VuLiCaPs Ransomware

VuLiCaPs Ransomware Description

The VuLiCaPs Ransomware is, according to the researchers who analyzed its underlying code, part of the Xorist Ransomware family. Not being unique entirely doesn't diminish the destructive capabilities of this threat, though. Once inside the targeted computer, the VuLiCaPs Ransomware wreaks havoc by encrypting the stored files with a strong cryptographic algorithm. Users would be prevented from working with their own files effectively, which could have massive consequences if they contained work-related materials such as databases or spreadsheets.

The files locked by VuLiCaPs Ransomware will have a new extension appended to their original filenames - '.VuLiCaPs.' The note from the criminals is contained in text files created in every folder with encrypted data. The name of the ransom-note files is 'HOW TO DECRYPT FILES.txt.'

The hackers demand the sum of exactly 0.1 Bitcoin, worth around $1100 at the current price of the Bitcoin cryptocurrency, to provide the necessary decryption keys to their victims. They also leave a wallet address to which the money should be sent. Only after completing the transaction are the affected users to initiate communication by sending a message to either one of the two email addresses found in the note - 'vulicapson@tuta.io' or 'vulicapson@cock.lu.' Victims of the VuLiCaPs Ransomware are not offered to send any files for free decryption. 

The content on the ransom note reads:

'Hello,

All your files have been encrypted!

If you want to decrypt the files, you have to pay 0.1 bitcoin

I recommend you buy bitcoin from one of these sites:

www.localbitcoins.com

www.paxful.com

Be sure to send bitcoin to this address:

1998JZzgMRtmDDiCnyjnHWtqn5xGX1BNEZ

Immediately after sending bitcoin

contact me at these email addresses: vulicapson@tuta.io or vulicapson@cock.lu

With this subject: -

After confirming your payment, you will receive a tutorial and keys for decrypting files!

Here's another list of where to buy bitcoin:

hxxps://bitcoin.org/en/exchanges'

The message displayed by the cryptovirus is similar to ransom notes used by other similar ransomware. Most ransomware in the Xorist family use a similar outline and message. The message states that the only way for victims to get their data back is by using a specific decryption key, which only the hackers have a copy of. Unfortunately, that part of the note isn’t a lie. The decryption key is the only way to undo the damage. This key is stored on a special server only accessible by the hackers, so paying the ransom really is the only way to get the key.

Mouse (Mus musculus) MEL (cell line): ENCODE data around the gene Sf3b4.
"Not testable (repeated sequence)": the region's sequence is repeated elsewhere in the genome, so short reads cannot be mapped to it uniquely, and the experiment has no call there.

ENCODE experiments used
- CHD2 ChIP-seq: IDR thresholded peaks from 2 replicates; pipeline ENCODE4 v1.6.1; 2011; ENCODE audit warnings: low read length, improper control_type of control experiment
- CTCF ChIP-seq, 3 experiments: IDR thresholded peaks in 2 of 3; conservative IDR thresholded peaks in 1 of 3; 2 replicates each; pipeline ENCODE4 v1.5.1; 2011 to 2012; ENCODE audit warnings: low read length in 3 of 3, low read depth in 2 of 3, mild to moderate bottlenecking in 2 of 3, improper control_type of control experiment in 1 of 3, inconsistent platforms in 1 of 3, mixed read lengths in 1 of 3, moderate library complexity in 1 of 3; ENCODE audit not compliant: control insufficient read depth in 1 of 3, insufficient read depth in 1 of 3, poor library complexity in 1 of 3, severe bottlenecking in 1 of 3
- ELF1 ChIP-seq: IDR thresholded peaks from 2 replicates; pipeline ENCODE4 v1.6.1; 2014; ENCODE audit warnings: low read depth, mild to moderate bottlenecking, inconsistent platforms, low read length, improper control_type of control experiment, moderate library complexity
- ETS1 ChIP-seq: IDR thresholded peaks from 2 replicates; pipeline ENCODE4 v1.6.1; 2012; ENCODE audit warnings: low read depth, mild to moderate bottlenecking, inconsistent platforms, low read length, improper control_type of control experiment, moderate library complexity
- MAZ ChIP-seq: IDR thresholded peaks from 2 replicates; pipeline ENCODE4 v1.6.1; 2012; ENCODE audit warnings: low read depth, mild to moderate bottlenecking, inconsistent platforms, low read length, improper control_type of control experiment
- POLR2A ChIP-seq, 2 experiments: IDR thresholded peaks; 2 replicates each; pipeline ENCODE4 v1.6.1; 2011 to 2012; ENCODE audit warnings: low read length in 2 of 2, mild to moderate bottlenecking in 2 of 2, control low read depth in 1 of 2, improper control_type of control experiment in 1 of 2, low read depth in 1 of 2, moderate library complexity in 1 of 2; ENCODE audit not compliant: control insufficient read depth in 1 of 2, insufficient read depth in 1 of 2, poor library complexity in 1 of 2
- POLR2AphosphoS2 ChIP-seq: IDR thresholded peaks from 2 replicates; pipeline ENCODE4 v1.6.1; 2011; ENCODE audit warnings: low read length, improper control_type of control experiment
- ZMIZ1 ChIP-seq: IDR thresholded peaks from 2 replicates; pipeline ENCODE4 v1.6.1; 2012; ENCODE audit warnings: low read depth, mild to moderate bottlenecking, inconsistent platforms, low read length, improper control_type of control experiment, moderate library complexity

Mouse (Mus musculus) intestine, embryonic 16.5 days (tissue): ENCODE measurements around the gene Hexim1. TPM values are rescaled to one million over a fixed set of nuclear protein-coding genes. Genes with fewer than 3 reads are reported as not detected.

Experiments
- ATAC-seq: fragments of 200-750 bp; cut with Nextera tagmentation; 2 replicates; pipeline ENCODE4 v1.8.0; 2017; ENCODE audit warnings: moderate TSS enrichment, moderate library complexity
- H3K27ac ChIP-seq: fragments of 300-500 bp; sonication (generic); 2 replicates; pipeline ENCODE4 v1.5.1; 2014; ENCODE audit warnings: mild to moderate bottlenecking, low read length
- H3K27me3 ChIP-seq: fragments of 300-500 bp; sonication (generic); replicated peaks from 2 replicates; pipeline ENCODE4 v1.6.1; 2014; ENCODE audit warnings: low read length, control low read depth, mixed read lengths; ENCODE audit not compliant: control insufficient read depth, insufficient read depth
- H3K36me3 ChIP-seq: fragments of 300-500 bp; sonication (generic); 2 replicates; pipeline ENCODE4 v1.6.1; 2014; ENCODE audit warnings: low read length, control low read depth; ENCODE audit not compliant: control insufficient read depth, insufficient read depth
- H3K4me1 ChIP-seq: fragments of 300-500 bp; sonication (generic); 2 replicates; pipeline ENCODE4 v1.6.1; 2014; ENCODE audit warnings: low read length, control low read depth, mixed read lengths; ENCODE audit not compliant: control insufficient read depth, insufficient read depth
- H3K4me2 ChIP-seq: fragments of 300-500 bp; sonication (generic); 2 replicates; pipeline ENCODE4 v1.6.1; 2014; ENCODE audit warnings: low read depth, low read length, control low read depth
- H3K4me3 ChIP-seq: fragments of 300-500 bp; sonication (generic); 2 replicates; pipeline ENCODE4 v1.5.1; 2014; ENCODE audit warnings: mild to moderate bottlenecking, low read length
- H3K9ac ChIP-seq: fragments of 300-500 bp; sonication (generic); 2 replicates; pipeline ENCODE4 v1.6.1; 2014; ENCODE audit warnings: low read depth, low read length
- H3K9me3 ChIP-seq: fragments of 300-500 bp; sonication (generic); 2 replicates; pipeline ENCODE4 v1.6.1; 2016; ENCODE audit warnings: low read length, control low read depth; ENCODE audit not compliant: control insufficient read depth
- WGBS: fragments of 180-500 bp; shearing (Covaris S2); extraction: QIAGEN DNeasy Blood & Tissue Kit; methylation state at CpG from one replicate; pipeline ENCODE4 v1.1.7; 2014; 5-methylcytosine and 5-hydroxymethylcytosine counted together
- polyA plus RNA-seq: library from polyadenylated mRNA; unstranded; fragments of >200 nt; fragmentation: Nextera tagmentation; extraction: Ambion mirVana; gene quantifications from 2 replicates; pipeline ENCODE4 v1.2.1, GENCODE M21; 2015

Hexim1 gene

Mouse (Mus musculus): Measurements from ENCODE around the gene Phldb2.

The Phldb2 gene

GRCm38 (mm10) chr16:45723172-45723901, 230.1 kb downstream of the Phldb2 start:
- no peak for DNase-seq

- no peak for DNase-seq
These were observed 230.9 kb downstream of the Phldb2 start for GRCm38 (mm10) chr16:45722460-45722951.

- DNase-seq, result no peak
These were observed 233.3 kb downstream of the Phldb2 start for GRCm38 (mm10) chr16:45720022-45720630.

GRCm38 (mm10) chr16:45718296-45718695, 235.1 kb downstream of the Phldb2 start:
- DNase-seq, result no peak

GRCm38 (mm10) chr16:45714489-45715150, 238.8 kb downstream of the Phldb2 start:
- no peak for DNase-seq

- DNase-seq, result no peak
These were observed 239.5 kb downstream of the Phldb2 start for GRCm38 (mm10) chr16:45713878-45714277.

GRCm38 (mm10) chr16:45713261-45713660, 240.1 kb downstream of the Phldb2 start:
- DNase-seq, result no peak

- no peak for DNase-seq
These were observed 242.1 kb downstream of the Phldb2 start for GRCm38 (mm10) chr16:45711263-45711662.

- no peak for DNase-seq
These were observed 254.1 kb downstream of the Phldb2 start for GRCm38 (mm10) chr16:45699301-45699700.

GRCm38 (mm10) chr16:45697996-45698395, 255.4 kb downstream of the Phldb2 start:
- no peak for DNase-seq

The virus creators want you to pay them to return your computer back to its previous state, much like any other kind of ransomware.

With that said, you shouldn’t pay the ransom under any circumstances. There’s no guarantee that the hackers will live up to their end of the deal and supply the key as promised.

How Did VuLiCaPs Get on My Computer?

Phishing Emails

Phishing emails are among the most common infection methods for ransomware and viruses in general. Hackers send hundreds of messages to random emails. The emails are designed to look legitimate but have compromised links and attachments. Users interact with the email and infect their computer in the process.

Payload Files Delivery

The code for the virus can be injected into other files. These files are downloaded from the internet by unsuspecting users. Macro-infected documents and spreadsheets are standard payload delivery methods. These documents are created to be compatible with Office and trick the users into activating macros (built-in scripts) to view the content on the file correctly. One such script installs the virus on the computer. Another alternative is to create infected program installers. These installers are executable files that install the virus code and can be disguised as freeware programs or software updates.

Internet Services and Websites

The installation file for VuLiCaPs can be uploaded to different download portals and online communities, including chat rooms, forums, and social media. Hackers can also post links using fake and stolen accounts to make them seem more legitimate and trick users.

How to Protect Against Ransomware Attacks

One of the most important things you can do to protect against malicious programs is not to download and install software through unofficial websites and installers, third-party downloaders, and peer-to-peer networks such as torrent sites. You should always use official channels to get your software and avoid using pirated software. Illegal software is packed with “cracks” that activate the software. More often than not, these tools install malware instead of, or along with, activating the software. Programs and operating systems should be updated whenever possible, but make sure these updates come from official channels.

You should avoid interacting with website links and attachments in emails sent from suspicious and unknown addresses. There is the chance that these emails have been sent by cybercriminals to spread their malicious programs and catch you in a trap.

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